History, Evolution, and The Darwin Debate

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Darwinian Fairytales

March 12th, 2006 · No Comments

Darwinian Fairytales : Selfish Genes, Errors of Heredity and Other Fables of Evolution has been republished and is well worth reading. It contains one of the most devastating critiques of Darwinism ever written, and should have been better known. But the original edition lingered in the stacks of research libraries generally unknown. This new edition hopefully will have some effect, and I will comment on the book further.
Readers of World History and the Eonic Effect will recall the citation from Stove, here.
I have a review from December 2000 at Amazon.
This is from WH&EE:

The confusion of foundational science as legitimation, ideology, and the basis of ethics neutralized in economic environments, was prefigured in the figure of Malthus, one source of the confused thinking of both Darwin and Wallace. The Malthus debate was an early cousin of the Darwin debate, in the ‘better they starve’ version. A recent philosophic critique of Darwinism by the philosopher David Stove, in Darwinian Fairytales , skewers the mechanization of ethics. The author targets the confusion generated by Darwinism in the sociobiol ogical attempt to derive altruism from adaptationist scenarios. Stove points out the most obvious fact:

If Darwin’s theory of evolution were true, there would be in every species a constant and ruthless competition to survive: a competition in which on a few in any generation can be winners. But it is perfectly obvious that human life is not like that, however it may be with other species.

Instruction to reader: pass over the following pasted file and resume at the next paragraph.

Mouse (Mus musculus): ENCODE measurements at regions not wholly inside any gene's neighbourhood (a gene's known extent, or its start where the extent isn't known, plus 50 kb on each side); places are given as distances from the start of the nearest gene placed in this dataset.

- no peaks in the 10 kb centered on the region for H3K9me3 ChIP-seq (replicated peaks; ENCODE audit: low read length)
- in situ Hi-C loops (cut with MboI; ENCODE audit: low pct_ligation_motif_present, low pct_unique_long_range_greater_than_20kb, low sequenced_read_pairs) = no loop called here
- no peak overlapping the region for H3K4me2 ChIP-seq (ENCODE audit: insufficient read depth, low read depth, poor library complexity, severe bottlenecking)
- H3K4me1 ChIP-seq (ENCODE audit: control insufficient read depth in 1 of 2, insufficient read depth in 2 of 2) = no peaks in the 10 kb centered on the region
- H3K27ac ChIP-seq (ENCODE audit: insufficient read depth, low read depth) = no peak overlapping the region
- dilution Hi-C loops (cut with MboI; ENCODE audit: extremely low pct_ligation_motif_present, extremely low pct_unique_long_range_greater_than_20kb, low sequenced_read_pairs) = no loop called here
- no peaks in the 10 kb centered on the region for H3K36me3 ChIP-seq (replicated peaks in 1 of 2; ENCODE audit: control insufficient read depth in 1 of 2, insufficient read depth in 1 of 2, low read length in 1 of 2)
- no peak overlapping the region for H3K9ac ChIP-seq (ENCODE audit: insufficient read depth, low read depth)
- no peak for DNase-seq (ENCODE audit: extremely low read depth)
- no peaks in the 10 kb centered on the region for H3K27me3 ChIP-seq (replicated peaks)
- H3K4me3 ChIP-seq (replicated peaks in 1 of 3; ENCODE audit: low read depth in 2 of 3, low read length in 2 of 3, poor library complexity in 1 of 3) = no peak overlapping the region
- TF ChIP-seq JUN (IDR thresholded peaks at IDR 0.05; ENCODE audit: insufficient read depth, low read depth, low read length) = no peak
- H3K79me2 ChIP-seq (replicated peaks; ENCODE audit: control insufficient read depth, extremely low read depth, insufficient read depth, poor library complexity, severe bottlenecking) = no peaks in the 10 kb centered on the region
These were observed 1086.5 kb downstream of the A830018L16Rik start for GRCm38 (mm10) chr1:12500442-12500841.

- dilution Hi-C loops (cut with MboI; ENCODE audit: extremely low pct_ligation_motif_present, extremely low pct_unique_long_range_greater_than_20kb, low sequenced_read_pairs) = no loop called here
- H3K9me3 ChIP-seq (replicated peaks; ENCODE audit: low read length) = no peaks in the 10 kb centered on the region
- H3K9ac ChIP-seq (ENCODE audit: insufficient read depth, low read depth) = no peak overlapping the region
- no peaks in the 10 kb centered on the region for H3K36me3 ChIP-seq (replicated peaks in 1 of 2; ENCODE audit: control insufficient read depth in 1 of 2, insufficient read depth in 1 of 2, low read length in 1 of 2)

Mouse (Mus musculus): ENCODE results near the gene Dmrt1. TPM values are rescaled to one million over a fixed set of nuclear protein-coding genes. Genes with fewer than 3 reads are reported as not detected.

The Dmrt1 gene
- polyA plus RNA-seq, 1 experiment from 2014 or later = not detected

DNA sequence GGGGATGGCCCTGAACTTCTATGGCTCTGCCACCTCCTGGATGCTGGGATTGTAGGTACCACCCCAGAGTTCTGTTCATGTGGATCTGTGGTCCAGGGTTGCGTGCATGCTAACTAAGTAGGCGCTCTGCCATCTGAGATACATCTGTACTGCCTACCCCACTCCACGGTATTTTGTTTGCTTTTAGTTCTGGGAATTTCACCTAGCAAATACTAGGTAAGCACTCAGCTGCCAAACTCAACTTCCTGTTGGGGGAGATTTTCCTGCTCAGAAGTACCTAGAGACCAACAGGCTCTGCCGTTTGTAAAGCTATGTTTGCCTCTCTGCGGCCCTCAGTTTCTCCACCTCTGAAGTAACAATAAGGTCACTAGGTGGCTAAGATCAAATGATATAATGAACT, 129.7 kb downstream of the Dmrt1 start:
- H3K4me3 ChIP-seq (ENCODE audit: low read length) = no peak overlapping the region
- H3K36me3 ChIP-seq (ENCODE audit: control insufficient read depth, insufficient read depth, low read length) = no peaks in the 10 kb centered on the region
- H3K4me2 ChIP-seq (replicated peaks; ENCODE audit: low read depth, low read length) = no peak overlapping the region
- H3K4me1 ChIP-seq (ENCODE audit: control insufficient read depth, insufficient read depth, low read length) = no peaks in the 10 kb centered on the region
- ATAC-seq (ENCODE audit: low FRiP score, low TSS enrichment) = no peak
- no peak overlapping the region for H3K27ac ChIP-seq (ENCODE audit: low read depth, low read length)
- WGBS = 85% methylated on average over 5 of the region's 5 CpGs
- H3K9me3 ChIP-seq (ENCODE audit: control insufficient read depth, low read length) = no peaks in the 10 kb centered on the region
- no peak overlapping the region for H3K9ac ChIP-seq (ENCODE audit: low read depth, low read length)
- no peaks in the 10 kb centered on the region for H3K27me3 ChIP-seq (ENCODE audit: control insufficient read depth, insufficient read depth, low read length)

Nothing in archaeology, the search for fossils, or DNA, is required to see this, or able to contradict this. We have no scientific proof that massive population catastrophes lead to evolutionary advance in the crucial questions under consideration. History shows any number of semi-Malthusian episodes, but its advances spring from a different source.

From Publishers Weekly
Like a clever agnostic in Sunday school, Stove (Scientific Irrationalism) relentlessly frustrates Darwinism in this posthumous collection of 11 linked essays. To the chagrin of creationists, however, he also takes pains to note he is of no religion and believes it’s “overwhelmingly probable that humans evolved from some other animal.” His more modest objective is to show that Darwinism, while largely valid, fails to explain known humanity. Unfortunately, this effort is confused: if Darwin’s theory of evolution were true, “there would be in every species a constant and ruthless competition to survive,” when “it is perfectly obvious that human life is not like that.” To illustrate, Stove cites altruism, alcohol, anal intercourse, abortion and other behaviors that shorten lives or lessen the number of children people have. He goes so far as to condemn Darwinism as a “ridiculous slander on human beings,” whom he views as mammals, but not animals in the evolutionary sense. The great unexamined problem in all of this is how did humans jump off the evolutionary track? This is not to say that Stove, who made a name for himself as a conservative philosopher (most recently at the University of South Wales), is necessarily wrong. Rather, he exists in a skeptical abyss, borrowing from two distinct and potentially correct perspectives. This makes his work provocative, but flawed.

Tags: Booknotes · Evolution · Philosophy

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